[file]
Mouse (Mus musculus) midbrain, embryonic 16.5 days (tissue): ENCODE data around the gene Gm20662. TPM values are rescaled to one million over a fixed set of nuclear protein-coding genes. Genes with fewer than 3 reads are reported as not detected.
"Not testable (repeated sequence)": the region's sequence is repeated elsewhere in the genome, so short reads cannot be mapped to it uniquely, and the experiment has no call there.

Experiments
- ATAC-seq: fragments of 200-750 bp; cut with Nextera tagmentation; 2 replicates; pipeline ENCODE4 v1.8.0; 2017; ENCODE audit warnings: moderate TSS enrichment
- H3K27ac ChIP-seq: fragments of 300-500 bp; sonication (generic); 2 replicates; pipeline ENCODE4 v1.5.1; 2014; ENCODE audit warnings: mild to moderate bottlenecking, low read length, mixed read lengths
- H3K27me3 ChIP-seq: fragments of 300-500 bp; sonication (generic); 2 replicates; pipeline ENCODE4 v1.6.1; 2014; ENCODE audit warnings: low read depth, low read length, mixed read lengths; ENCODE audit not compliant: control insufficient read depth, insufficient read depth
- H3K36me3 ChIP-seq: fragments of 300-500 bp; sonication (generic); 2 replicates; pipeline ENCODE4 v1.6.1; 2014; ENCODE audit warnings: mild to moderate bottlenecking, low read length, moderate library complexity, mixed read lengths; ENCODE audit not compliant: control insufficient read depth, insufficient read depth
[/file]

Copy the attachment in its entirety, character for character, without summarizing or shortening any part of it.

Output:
Mouse (Mus musculus) midbrain, embryonic 16.5 days (tissue): ENCODE data around the gene Gm20662. TPM values are rescaled to one million over a fixed set of nuclear protein-coding genes. Genes with fewer than 3 reads are reported as not detected.
"Not testable (repeated sequence)": the region's sequence is repeated elsewhere in the genome, so short reads cannot be mapped to it uniquely, and the experiment has no call there.

Experiments
- ATAC-seq: fragments of 200-750 bp; cut with Nextera tagmentation; 2 replicates; pipeline ENCODE4 v1.8.0; 2017; ENCODE audit warnings: moderate TSS enrichment
- H3K27ac ChIP-seq: fragments of 300-500 bp; sonication (generic); 2 replicates; pipeline ENCODE4 v1.5.1; 2014; ENCODE audit warnings: mild to moderate bottlenecking, low read length, mixed read lengths
- H3K27me3 ChIP-seq: fragments of 300-500 bp; sonication (generic); 2 replicates; pipeline ENCODE4 v1.6.1; 2014; ENCODE audit warnings: low read depth, low read length, mixed read lengths; ENCODE audit not compliant: control insufficient read depth, insufficient read depth
- H3K36me3 ChIP-seq: fragments of 300-500 bp; sonication (generic); 2 replicates; pipeline ENCODE4 v1.6.1; 2014; ENCODE audit warnings: mild to moderate bottlenecking, low read length, moderate library complexity, mixed read lengths; ENCODE audit not compliant: control insufficient read depth, insufficient read depth